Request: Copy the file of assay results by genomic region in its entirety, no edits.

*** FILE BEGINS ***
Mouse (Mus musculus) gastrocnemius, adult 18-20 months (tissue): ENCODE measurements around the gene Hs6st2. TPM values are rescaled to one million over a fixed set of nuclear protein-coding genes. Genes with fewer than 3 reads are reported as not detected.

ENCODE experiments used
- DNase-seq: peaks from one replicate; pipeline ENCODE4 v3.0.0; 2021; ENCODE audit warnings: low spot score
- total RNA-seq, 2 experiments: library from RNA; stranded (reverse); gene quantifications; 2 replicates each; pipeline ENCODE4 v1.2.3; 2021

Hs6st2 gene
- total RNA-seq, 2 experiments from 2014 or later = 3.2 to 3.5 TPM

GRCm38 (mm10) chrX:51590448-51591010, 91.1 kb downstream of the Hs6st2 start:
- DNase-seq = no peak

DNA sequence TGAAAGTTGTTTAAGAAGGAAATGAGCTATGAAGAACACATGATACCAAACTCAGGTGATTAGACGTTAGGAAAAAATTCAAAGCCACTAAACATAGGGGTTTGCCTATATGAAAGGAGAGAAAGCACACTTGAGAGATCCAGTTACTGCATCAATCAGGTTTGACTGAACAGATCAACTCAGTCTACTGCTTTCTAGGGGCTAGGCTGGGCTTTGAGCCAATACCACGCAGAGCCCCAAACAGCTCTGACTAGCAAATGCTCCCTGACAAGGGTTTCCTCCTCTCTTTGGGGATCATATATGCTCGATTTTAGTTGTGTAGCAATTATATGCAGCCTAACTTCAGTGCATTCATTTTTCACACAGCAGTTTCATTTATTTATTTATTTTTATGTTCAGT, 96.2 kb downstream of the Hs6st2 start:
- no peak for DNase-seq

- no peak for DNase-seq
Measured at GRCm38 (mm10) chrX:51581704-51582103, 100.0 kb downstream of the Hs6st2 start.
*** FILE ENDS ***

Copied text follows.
Mouse (Mus musculus) gastrocnemius, adult 18-20 months (tissue): ENCODE measurements around the gene Hs6st2. TPM values are rescaled to one million over a fixed set of nuclear protein-coding genes. Genes with fewer than 3 reads are reported as not detected.

ENCODE experiments used
- DNase-seq: peaks from one replicate; pipeline ENCODE4 v3.0.0; 2021; ENCODE audit warnings: low spot score
- total RNA-seq, 2 experiments: library from RNA; stranded (reverse); gene quantifications; 2 replicates each; pipeline ENCODE4 v1.2.3; 2021

Hs6st2 gene
- total RNA-seq, 2 experiments from 2014 or later = 3.2 to 3.5 TPM

GRCm38 (mm10) chrX:51590448-51591010, 91.1 kb downstream of the Hs6st2 start:
- DNase-seq = no peak

DNA sequence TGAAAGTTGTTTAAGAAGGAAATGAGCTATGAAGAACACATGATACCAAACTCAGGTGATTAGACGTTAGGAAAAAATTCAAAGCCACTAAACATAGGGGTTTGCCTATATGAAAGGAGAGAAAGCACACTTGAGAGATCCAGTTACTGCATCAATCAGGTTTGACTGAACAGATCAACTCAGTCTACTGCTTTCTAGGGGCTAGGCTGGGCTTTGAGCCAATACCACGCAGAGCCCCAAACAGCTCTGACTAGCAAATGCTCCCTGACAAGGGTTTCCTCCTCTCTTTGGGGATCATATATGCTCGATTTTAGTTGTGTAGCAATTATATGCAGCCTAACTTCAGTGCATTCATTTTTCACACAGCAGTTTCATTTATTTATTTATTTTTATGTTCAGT, 96.2 kb downstream of the Hs6st2 start:
- no peak for DNase-seq

- no peak for DNase-seq
Measured at GRCm38 (mm10) chrX:51581704-51582103, 100.0 kb downstream of the Hs6st2 start.